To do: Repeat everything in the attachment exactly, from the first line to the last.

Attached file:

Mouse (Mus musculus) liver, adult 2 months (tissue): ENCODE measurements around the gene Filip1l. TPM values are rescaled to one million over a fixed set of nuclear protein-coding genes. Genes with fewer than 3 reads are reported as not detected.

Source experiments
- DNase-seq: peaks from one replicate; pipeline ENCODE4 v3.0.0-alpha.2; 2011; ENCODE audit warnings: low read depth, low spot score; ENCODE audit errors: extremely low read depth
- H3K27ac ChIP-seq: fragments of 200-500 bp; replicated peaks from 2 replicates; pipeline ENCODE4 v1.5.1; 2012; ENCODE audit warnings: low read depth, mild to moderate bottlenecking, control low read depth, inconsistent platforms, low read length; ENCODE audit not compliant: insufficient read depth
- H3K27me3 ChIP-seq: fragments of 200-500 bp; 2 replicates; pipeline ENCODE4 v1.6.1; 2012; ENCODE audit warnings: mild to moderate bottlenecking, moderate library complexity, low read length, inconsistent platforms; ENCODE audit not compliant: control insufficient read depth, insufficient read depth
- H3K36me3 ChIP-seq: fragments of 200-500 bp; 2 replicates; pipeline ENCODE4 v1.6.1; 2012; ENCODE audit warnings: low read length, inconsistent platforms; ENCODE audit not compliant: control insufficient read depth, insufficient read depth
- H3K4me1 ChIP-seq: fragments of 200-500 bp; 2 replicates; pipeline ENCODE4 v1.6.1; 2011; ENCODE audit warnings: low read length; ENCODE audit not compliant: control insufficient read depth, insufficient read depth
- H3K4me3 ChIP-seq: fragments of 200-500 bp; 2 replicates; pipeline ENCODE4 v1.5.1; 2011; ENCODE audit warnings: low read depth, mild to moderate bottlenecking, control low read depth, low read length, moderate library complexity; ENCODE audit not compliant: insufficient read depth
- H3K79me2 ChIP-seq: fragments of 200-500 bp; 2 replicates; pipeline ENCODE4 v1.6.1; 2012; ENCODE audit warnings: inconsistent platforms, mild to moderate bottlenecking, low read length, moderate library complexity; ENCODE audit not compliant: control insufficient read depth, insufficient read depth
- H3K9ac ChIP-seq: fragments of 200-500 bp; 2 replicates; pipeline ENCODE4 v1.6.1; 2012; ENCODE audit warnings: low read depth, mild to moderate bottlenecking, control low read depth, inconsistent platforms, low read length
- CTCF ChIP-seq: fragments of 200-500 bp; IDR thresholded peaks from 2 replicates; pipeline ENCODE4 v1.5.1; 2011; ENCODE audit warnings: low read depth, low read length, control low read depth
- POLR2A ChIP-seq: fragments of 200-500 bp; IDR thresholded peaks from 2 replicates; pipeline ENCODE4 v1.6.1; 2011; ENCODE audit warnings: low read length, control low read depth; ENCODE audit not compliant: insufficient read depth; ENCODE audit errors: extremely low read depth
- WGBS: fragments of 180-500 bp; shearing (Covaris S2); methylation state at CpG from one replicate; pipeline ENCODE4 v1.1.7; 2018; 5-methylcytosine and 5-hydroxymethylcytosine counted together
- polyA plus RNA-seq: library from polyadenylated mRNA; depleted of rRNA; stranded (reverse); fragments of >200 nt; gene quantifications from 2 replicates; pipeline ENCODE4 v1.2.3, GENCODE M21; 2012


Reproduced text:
Mouse (Mus musculus) liver, adult 2 months (tissue): ENCODE measurements around the gene Filip1l. TPM values are rescaled to one million over a fixed set of nuclear protein-coding genes. Genes with fewer than 3 reads are reported as not detected.

Source experiments
- DNase-seq: peaks from one replicate; pipeline ENCODE4 v3.0.0-alpha.2; 2011; ENCODE audit warnings: low read depth, low spot score; ENCODE audit errors: extremely low read depth
- H3K27ac ChIP-seq: fragments of 200-500 bp; replicated peaks from 2 replicates; pipeline ENCODE4 v1.5.1; 2012; ENCODE audit warnings: low read depth, mild to moderate bottlenecking, control low read depth, inconsistent platforms, low read length; ENCODE audit not compliant: insufficient read depth
- H3K27me3 ChIP-seq: fragments of 200-500 bp; 2 replicates; pipeline ENCODE4 v1.6.1; 2012; ENCODE audit warnings: mild to moderate bottlenecking, moderate library complexity, low read length, inconsistent platforms; ENCODE audit not compliant: control insufficient read depth, insufficient read depth
- H3K36me3 ChIP-seq: fragments of 200-500 bp; 2 replicates; pipeline ENCODE4 v1.6.1; 2012; ENCODE audit warnings: low read length, inconsistent platforms; ENCODE audit not compliant: control insufficient read depth, insufficient read depth
- H3K4me1 ChIP-seq: fragments of 200-500 bp; 2 replicates; pipeline ENCODE4 v1.6.1; 2011; ENCODE audit warnings: low read length; ENCODE audit not compliant: control insufficient read depth, insufficient read depth
- H3K4me3 ChIP-seq: fragments of 200-500 bp; 2 replicates; pipeline ENCODE4 v1.5.1; 2011; ENCODE audit warnings: low read depth, mild to moderate bottlenecking, control low read depth, low read length, moderate library complexity; ENCODE audit not compliant: insufficient read depth
- H3K79me2 ChIP-seq: fragments of 200-500 bp; 2 replicates; pipeline ENCODE4 v1.6.1; 2012; ENCODE audit warnings: inconsistent platforms, mild to moderate bottlenecking, low read length, moderate library complexity; ENCODE audit not compliant: control insufficient read depth, insufficient read depth
- H3K9ac ChIP-seq: fragments of 200-500 bp; 2 replicates; pipeline ENCODE4 v1.6.1; 2012; ENCODE audit warnings: low read depth, mild to moderate bottlenecking, control low read depth, inconsistent platforms, low read length
- CTCF ChIP-seq: fragments of 200-500 bp; IDR thresholded peaks from 2 replicates; pipeline ENCODE4 v1.5.1; 2011; ENCODE audit warnings: low read depth, low read length, control low read depth
- POLR2A ChIP-seq: fragments of 200-500 bp; IDR thresholded peaks from 2 replicates; pipeline ENCODE4 v1.6.1; 2011; ENCODE audit warnings: low read length, control low read depth; ENCODE audit not compliant: insufficient read depth; ENCODE audit errors: extremely low read depth
- WGBS: fragments of 180-500 bp; shearing (Covaris S2); methylation state at CpG from one replicate; pipeline ENCODE4 v1.1.7; 2018; 5-methylcytosine and 5-hydroxymethylcytosine counted together
- polyA plus RNA-seq: library from polyadenylated mRNA; depleted of rRNA; stranded (reverse); fragments of >200 nt; gene quantifications from 2 replicates; pipeline ENCODE4 v1.2.3, GENCODE M21; 2012